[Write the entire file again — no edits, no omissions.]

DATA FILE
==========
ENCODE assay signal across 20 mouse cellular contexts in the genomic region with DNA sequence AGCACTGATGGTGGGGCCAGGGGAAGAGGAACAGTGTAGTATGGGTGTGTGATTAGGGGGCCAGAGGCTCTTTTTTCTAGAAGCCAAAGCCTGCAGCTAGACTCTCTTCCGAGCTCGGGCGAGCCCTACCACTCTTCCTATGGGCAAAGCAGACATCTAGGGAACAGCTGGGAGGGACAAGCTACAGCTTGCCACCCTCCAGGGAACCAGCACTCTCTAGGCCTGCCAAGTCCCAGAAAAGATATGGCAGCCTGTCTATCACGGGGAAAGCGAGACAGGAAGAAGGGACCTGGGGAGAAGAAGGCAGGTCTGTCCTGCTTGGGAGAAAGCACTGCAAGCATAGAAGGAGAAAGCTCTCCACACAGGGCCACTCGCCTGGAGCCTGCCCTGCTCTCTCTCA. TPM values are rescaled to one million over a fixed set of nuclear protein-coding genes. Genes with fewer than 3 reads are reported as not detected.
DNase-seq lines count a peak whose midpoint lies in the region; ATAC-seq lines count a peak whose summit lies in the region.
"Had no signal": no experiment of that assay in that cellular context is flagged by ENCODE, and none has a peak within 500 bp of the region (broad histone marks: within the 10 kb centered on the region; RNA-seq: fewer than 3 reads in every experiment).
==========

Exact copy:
ENCODE assay signal across 20 mouse cellular contexts in the genomic region with DNA sequence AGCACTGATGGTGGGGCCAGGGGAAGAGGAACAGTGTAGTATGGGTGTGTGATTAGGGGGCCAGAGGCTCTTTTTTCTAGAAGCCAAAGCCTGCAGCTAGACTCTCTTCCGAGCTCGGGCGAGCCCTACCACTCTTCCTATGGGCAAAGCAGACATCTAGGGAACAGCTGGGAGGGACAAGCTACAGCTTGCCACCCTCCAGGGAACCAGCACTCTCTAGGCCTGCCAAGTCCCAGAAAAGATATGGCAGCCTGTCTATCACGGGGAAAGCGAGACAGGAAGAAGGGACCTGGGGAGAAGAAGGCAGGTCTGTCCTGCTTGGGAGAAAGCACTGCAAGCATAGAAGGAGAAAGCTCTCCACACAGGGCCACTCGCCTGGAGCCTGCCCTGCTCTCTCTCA. TPM values are rescaled to one million over a fixed set of nuclear protein-coding genes. Genes with fewer than 3 reads are reported as not detected.
DNase-seq lines count a peak whose midpoint lies in the region; ATAC-seq lines count a peak whose summit lies in the region.
"Had no signal": no experiment of that assay in that cellular context is flagged by ENCODE, and none has a peak within 500 bp of the region (broad histone marks: within the 10 kb centered on the region; RNA-seq: fewer than 3 reads in every experiment).